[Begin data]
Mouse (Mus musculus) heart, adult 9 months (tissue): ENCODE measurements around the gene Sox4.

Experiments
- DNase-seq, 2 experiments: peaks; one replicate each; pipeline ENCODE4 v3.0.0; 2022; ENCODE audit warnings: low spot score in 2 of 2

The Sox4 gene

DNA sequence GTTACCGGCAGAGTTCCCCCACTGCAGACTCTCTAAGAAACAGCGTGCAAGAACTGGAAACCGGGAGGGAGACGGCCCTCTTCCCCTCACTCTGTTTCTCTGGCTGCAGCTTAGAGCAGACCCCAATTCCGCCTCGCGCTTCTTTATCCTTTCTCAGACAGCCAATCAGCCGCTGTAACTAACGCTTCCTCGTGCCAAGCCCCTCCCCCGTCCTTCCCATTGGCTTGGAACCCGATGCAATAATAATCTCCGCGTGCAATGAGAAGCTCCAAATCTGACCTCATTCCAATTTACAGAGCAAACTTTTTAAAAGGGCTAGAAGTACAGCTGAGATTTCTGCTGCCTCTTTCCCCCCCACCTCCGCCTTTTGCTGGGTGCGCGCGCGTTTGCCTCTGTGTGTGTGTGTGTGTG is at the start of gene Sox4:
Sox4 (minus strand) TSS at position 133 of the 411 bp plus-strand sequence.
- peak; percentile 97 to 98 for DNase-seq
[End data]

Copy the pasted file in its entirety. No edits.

Mouse (Mus musculus) heart, adult 9 months (tissue): ENCODE measurements around the gene Sox4.

Experiments
- DNase-seq, 2 experiments: peaks; one replicate each; pipeline ENCODE4 v3.0.0; 2022; ENCODE audit warnings: low spot score in 2 of 2

The Sox4 gene

DNA sequence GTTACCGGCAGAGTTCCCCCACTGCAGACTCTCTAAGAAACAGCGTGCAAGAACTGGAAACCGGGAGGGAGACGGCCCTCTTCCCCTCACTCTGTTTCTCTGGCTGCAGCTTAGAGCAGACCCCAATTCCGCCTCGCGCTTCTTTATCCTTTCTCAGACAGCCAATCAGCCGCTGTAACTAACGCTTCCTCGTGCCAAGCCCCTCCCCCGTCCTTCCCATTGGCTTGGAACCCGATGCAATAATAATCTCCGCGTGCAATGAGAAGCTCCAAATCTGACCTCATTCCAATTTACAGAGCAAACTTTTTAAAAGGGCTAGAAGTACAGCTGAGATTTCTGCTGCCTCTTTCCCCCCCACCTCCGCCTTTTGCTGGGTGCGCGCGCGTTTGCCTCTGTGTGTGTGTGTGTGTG is at the start of gene Sox4:
Sox4 (minus strand) TSS at position 133 of the 411 bp plus-strand sequence.
- peak; percentile 97 to 98 for DNase-seq